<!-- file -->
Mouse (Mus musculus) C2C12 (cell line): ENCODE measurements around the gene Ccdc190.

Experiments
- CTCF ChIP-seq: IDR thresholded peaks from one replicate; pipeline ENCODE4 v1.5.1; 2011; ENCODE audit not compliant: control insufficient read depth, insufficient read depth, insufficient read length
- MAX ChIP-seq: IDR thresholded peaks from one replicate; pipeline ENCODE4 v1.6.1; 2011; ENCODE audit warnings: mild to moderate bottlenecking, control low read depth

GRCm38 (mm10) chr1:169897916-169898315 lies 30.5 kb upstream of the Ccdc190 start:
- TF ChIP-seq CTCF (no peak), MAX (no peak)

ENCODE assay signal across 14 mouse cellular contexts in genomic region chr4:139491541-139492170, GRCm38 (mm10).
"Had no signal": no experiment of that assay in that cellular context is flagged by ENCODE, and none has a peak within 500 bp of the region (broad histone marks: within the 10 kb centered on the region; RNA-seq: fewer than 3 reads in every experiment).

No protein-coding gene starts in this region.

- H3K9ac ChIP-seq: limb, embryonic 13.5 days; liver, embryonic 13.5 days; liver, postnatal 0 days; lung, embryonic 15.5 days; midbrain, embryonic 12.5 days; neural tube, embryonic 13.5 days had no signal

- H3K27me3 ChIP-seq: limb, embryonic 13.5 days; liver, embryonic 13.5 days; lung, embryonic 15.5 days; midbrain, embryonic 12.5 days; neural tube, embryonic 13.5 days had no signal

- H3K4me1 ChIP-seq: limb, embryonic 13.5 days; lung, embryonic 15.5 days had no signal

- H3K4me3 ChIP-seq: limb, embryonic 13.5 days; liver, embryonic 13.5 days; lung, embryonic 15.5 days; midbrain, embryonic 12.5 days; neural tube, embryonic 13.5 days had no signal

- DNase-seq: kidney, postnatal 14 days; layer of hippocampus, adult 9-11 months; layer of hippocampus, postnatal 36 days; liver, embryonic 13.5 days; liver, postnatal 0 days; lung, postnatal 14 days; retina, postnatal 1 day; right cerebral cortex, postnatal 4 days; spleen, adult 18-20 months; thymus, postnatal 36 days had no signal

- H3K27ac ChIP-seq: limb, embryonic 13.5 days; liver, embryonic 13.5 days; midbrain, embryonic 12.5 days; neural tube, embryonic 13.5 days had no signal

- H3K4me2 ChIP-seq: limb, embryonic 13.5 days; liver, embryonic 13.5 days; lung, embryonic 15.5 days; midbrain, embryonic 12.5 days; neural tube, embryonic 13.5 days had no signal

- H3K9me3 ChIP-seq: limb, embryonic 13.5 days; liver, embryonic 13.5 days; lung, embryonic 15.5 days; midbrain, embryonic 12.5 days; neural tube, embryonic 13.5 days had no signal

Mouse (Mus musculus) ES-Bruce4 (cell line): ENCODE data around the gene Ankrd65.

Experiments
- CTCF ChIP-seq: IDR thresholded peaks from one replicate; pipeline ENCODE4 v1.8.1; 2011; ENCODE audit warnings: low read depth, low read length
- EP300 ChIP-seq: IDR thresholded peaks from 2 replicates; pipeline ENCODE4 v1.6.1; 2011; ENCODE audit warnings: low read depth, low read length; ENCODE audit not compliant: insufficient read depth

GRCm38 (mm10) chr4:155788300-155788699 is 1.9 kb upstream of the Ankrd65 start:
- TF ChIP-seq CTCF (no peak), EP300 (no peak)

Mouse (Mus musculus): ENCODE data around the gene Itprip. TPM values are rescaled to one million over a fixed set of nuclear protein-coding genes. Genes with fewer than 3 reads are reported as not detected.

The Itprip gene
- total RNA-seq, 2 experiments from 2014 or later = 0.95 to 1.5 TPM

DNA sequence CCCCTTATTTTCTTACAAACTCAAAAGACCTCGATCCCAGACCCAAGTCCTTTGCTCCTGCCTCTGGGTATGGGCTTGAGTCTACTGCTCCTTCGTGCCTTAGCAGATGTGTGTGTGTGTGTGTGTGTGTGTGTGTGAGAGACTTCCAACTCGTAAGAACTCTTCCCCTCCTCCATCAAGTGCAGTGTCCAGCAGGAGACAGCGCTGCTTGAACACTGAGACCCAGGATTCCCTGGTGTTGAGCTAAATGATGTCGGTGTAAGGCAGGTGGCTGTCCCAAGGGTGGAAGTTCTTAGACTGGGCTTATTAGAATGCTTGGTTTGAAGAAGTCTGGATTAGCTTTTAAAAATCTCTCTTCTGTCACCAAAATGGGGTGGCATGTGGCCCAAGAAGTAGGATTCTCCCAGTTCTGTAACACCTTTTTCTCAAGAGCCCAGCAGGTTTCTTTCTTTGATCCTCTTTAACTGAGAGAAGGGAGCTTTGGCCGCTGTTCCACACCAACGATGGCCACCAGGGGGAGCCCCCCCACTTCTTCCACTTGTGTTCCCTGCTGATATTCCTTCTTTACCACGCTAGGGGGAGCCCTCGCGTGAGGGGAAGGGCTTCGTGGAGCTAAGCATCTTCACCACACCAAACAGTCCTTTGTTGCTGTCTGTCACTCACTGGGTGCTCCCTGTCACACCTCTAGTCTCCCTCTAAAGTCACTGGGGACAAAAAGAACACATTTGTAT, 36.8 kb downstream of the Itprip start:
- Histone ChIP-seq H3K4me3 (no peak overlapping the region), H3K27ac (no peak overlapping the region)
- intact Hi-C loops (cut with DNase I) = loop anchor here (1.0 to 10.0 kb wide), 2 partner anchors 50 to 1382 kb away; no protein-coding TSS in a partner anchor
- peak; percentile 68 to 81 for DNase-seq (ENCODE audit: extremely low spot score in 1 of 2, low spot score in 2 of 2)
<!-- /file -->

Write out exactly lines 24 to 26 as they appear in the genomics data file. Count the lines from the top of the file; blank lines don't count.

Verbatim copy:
Mouse (Mus musculus): ENCODE data around the gene Itprip. TPM values are rescaled to one million over a fixed set of nuclear protein-coding genes. Genes with fewer than 3 reads are reported as not detected.

The Itprip gene
- total RNA-seq, 2 experiments from 2014 or later = 0.95 to 1.5 TPM